It's very difficult to answer precisely the kind of question, as rules depend on the nationality of the traveler and also laws change any time. The situation is pretty clear and stable in South America : for a European national, only Suriname asks for a visa but US nationals need to purchase visas for many other countries. It's in Africa that the situation is the most complicated. Refer to a recent guidebook or call the consulate department of an embassy. You can also refer to airlines websites or websites offering visa services. Note that:
It's not necessary and probably impossible. Most visas have a specific expiry date, so if your trip last more than a couple months you'll probably need to buy some on the road. It's almost always possible to go the embassy of the next country whne you're in a capital city, and apply there, with a few known exceptions: Countries like Paksitan, Ethiopia, etc.. require you to apply beforehand in your home country. In that case, you'd have to send your passport back home and have a relative or firend apply for you.
This is one of the most hotly debated subject on the internet. Discussion about the pros and cons of BMW vs. KTM are fun to read (and to participate in) but rarely useful to make a decision. The best advice that one can give, is if you're satisfied with your current bike and you know it well, then it's a good candidate. Some more thoughts on the subject:
There is no clear-cut answer to this question. One could argue about the quickest road, the road in best shape or the most scenic road. These are often three different roads and depending on what you're looking for, one may be the best for you. Maybe you prefer the fast and relaxing motorways, or on the other hand you're looking for technical and challenging tracks. You are sometimes on a time budget or your vehicle is more suitable to some type of roads.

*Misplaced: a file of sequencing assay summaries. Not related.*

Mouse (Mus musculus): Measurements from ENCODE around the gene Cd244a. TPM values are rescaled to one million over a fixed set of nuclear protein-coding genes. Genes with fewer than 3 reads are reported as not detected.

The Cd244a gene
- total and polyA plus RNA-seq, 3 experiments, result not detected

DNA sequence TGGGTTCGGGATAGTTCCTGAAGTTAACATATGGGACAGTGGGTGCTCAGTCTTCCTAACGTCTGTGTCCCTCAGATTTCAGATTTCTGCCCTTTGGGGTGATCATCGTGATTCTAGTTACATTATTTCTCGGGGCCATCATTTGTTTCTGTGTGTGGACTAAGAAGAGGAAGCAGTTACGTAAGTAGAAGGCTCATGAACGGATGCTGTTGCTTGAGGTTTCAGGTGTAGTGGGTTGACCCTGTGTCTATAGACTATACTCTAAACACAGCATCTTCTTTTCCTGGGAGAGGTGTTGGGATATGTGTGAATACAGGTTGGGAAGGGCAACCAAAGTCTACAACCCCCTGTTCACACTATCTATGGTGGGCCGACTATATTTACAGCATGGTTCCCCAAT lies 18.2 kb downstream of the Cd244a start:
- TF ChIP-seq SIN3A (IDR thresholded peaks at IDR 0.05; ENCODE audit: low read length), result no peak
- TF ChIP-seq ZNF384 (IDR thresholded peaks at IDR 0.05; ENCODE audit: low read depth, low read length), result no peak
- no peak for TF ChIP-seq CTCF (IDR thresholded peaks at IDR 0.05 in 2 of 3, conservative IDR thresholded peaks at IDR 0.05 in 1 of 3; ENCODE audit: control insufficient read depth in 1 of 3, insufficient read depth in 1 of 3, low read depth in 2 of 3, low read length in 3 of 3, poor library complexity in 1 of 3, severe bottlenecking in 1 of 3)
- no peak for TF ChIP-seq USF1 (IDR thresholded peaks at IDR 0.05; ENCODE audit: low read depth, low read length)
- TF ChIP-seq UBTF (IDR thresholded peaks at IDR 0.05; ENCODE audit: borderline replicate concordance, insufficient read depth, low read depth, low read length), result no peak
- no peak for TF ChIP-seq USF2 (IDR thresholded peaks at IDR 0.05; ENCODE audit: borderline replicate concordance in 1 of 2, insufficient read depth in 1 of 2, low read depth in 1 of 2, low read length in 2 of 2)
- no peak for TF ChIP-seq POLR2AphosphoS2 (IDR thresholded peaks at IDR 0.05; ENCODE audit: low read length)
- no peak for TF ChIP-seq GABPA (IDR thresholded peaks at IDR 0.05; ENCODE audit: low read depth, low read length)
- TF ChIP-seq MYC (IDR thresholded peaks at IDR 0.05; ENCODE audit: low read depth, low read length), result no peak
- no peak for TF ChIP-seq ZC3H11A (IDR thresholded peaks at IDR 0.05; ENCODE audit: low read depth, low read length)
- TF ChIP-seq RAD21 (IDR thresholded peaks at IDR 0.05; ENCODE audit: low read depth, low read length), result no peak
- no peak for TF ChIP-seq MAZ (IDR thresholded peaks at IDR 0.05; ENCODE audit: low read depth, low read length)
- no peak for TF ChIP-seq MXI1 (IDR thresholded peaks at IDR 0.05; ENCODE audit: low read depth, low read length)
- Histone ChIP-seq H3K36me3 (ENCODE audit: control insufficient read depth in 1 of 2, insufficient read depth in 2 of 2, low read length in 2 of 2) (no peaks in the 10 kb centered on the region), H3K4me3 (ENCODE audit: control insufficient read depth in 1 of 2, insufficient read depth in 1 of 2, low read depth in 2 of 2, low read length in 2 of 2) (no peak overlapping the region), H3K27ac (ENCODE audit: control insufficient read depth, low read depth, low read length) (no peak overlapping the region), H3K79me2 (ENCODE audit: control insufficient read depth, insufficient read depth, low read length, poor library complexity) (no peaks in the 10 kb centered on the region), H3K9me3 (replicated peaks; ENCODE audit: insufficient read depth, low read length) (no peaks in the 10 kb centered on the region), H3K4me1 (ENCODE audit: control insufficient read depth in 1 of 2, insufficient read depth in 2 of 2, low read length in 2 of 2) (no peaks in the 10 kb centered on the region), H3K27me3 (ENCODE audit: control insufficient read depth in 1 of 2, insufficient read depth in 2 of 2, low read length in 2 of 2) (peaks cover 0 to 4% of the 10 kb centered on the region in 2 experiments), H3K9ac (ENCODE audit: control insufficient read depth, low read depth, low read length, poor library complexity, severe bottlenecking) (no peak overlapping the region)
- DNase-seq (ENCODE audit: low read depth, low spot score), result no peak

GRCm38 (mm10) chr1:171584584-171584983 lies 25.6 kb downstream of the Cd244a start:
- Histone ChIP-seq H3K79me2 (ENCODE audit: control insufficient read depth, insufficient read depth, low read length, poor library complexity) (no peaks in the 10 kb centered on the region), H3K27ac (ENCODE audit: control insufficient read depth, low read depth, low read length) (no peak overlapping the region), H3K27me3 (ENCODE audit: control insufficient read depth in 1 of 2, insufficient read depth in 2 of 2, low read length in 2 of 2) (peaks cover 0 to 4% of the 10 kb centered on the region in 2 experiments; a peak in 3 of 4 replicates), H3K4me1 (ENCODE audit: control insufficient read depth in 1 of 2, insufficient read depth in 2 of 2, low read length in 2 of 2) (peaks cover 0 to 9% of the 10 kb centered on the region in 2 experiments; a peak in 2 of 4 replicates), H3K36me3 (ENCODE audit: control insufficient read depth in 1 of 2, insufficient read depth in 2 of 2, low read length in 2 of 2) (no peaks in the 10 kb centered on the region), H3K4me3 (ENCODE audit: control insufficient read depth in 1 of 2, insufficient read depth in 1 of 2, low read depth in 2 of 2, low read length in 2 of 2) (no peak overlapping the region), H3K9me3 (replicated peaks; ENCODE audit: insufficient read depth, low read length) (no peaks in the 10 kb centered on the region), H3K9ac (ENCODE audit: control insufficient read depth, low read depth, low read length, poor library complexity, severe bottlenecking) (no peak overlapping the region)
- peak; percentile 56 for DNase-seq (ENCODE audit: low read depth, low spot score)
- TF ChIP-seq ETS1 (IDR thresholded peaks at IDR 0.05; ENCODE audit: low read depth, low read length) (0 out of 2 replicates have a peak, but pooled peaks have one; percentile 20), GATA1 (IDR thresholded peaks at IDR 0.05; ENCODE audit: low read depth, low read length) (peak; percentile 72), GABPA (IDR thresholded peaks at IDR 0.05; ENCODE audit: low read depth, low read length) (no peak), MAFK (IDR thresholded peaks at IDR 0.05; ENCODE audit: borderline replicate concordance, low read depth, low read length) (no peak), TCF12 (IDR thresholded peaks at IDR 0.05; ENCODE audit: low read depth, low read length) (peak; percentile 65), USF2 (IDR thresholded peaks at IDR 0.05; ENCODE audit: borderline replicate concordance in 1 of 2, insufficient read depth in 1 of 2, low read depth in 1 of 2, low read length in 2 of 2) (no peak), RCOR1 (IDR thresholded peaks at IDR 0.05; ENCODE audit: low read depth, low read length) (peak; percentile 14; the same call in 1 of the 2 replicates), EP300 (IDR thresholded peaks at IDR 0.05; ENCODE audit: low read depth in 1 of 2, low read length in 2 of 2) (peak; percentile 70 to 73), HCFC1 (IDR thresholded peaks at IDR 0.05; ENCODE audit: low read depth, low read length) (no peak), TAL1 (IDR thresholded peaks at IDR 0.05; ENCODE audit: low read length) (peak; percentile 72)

In a few places though there's an obvious itinerary : either because the other ones are in a very bad shape, because it is the safest or just because it's the only one! For example there is only one road between Iran and Pakistan, and between Yakutsk and Magadan.
The roads listed on the interactive map are the main overland routes taken by most overlanders. They're not always the most beautiful or the most interesting, but they will get you (relatively) easily from point A to point B. In addition, you will also find some of the most beautiful itineraries that I (and other fellow overlanders) have enjoyed in the past.
My idea of traveling overland is not compatible with the system of roadbook that gives you turn-by-turn indications for the whole length of the trip. One of the main advantage of traveling with their own vehicle is being able to choose their own itinerary, take a detour or change his or her mind once into the country. Improvisation and suprise are key to the success of an overland trip.
My recorded tracks for example are very convoluted and do not make much sense. It wouldn't help you much to follow them blindly, or I would have a lot of work to straighten them out. The roads that are mapped here are very high-level and serve mainly to plan your trip and for you to get an idea of what can be done or not : difficulty, length, suitability for your particular vehicle (and skills).
If you still want a precise track to follow, there are several web sites where people share their GPS tracks.
You are welcome to drop me an email about this and I'll do my best to update the site, but there's also a comment field at the bootom of each page. You can insert your comment there and I'll be watching for it.
"Aventure" is French for "Adventure" and "overland" has no translation in French.